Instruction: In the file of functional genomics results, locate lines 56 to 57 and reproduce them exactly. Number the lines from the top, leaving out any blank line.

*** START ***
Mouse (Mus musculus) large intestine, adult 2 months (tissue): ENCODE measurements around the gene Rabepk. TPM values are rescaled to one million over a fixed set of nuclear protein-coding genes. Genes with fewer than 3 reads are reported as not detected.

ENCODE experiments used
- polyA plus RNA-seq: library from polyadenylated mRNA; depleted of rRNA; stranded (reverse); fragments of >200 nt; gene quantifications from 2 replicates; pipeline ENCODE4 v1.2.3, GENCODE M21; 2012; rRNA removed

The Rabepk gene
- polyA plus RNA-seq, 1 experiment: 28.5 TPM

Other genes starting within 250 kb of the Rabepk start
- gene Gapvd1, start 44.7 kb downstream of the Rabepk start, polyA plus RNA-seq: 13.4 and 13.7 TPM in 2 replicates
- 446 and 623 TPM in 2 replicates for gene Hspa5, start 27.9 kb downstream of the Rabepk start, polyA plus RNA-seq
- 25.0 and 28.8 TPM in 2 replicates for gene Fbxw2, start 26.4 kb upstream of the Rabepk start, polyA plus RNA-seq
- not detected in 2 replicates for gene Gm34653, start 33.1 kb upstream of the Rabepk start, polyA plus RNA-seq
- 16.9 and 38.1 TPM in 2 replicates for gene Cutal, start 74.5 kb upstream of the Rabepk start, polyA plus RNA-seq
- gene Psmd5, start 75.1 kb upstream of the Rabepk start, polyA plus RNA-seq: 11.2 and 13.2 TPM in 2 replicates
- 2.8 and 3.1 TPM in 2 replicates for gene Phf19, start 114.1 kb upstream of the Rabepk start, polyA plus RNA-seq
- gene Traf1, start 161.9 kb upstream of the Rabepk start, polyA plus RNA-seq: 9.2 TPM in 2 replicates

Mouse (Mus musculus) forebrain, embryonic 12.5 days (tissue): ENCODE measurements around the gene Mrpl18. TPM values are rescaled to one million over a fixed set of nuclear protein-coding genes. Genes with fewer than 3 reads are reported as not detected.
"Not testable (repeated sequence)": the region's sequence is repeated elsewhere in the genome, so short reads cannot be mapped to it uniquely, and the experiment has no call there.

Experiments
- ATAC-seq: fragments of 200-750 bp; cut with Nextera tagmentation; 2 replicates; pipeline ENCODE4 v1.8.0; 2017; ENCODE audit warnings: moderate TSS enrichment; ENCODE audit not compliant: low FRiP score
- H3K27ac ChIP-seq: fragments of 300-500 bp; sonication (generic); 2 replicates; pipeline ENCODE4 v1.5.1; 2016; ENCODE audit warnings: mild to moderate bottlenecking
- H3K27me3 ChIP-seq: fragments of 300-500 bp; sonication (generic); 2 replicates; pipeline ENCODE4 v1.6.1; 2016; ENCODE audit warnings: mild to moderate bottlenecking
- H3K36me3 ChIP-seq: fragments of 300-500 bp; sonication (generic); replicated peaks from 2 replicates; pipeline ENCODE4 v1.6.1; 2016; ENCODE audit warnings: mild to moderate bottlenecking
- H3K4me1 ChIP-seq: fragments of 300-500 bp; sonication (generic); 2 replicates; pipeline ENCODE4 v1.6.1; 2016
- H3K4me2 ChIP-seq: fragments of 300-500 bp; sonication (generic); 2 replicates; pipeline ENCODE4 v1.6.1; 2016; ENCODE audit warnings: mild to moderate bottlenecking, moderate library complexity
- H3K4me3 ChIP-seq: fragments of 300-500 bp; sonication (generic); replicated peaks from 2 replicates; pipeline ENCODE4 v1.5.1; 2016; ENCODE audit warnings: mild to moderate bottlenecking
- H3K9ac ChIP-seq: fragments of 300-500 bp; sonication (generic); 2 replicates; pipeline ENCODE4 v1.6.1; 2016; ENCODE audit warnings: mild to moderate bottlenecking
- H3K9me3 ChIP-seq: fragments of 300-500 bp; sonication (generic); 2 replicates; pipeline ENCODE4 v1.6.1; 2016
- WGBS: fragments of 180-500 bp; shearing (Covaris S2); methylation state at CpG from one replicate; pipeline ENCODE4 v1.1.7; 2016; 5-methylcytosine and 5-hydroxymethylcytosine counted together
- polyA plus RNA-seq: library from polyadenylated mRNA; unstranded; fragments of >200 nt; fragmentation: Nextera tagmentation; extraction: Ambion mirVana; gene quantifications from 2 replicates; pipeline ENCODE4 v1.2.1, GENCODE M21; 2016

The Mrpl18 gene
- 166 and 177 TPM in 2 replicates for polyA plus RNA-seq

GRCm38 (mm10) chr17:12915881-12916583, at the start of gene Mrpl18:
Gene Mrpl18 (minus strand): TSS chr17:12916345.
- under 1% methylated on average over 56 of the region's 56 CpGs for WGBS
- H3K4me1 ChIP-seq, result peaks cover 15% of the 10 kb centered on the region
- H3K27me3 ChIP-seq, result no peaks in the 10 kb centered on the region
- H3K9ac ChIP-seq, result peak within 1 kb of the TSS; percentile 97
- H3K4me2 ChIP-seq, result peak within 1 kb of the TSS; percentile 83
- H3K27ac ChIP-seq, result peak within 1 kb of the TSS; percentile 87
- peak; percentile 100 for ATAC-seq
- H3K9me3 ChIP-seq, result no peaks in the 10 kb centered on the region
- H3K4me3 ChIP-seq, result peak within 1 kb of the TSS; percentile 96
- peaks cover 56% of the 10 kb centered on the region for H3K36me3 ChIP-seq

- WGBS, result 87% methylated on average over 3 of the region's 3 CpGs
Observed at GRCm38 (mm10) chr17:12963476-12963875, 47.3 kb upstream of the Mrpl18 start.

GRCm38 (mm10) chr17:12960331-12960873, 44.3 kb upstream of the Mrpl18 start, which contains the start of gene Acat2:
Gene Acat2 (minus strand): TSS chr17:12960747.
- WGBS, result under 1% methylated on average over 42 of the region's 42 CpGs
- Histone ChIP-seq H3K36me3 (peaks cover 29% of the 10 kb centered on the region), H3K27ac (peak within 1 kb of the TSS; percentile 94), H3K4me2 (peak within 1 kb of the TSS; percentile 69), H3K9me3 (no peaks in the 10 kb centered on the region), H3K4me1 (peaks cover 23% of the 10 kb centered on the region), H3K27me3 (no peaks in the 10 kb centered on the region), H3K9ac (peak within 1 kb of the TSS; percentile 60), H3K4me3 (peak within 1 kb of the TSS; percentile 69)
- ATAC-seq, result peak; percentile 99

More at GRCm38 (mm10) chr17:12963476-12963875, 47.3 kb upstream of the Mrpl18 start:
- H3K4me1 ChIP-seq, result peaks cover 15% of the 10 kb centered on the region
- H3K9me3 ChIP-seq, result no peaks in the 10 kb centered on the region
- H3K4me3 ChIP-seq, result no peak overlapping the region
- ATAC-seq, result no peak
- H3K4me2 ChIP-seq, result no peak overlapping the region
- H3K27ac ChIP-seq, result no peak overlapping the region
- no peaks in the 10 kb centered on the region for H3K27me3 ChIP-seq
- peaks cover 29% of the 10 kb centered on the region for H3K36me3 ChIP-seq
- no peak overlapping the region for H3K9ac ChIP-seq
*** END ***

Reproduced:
- H3K27ac ChIP-seq, result no peak overlapping the region
- no peaks in the 10 kb centered on the region for H3K27me3 ChIP-seq